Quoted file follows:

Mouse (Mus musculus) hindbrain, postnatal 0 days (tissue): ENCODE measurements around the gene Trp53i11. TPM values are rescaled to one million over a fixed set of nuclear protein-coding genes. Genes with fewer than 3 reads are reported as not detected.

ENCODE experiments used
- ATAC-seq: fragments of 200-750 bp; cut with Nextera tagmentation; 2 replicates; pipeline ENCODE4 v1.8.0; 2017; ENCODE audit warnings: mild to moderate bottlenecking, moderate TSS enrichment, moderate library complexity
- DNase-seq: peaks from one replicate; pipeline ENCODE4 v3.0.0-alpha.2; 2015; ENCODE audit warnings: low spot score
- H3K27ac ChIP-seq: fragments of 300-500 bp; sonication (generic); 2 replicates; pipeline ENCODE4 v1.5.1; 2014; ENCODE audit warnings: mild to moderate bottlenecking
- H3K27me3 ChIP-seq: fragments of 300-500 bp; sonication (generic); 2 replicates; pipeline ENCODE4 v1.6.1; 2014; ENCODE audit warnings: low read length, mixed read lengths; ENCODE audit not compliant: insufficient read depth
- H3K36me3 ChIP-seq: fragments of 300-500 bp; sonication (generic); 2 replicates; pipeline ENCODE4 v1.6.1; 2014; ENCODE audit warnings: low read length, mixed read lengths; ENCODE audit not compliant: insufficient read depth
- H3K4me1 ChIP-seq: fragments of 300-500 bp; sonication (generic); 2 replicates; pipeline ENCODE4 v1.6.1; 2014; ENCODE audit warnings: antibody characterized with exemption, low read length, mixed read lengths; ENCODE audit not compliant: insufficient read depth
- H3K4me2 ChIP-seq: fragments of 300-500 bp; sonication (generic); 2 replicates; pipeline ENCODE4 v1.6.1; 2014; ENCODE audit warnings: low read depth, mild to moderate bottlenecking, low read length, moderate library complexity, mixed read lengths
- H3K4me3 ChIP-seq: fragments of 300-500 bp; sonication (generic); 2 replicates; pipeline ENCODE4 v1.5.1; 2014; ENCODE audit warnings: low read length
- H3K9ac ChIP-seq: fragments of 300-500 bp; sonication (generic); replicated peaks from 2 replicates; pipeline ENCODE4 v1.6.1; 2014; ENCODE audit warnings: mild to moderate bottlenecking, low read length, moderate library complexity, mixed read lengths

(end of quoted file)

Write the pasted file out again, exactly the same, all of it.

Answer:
Mouse (Mus musculus) hindbrain, postnatal 0 days (tissue): ENCODE measurements around the gene Trp53i11. TPM values are rescaled to one million over a fixed set of nuclear protein-coding genes. Genes with fewer than 3 reads are reported as not detected.

ENCODE experiments used
- ATAC-seq: fragments of 200-750 bp; cut with Nextera tagmentation; 2 replicates; pipeline ENCODE4 v1.8.0; 2017; ENCODE audit warnings: mild to moderate bottlenecking, moderate TSS enrichment, moderate library complexity
- DNase-seq: peaks from one replicate; pipeline ENCODE4 v3.0.0-alpha.2; 2015; ENCODE audit warnings: low spot score
- H3K27ac ChIP-seq: fragments of 300-500 bp; sonication (generic); 2 replicates; pipeline ENCODE4 v1.5.1; 2014; ENCODE audit warnings: mild to moderate bottlenecking
- H3K27me3 ChIP-seq: fragments of 300-500 bp; sonication (generic); 2 replicates; pipeline ENCODE4 v1.6.1; 2014; ENCODE audit warnings: low read length, mixed read lengths; ENCODE audit not compliant: insufficient read depth
- H3K36me3 ChIP-seq: fragments of 300-500 bp; sonication (generic); 2 replicates; pipeline ENCODE4 v1.6.1; 2014; ENCODE audit warnings: low read length, mixed read lengths; ENCODE audit not compliant: insufficient read depth
- H3K4me1 ChIP-seq: fragments of 300-500 bp; sonication (generic); 2 replicates; pipeline ENCODE4 v1.6.1; 2014; ENCODE audit warnings: antibody characterized with exemption, low read length, mixed read lengths; ENCODE audit not compliant: insufficient read depth
- H3K4me2 ChIP-seq: fragments of 300-500 bp; sonication (generic); 2 replicates; pipeline ENCODE4 v1.6.1; 2014; ENCODE audit warnings: low read depth, mild to moderate bottlenecking, low read length, moderate library complexity, mixed read lengths
- H3K4me3 ChIP-seq: fragments of 300-500 bp; sonication (generic); 2 replicates; pipeline ENCODE4 v1.5.1; 2014; ENCODE audit warnings: low read length
- H3K9ac ChIP-seq: fragments of 300-500 bp; sonication (generic); replicated peaks from 2 replicates; pipeline ENCODE4 v1.6.1; 2014; ENCODE audit warnings: mild to moderate bottlenecking, low read length, moderate library complexity, mixed read lengths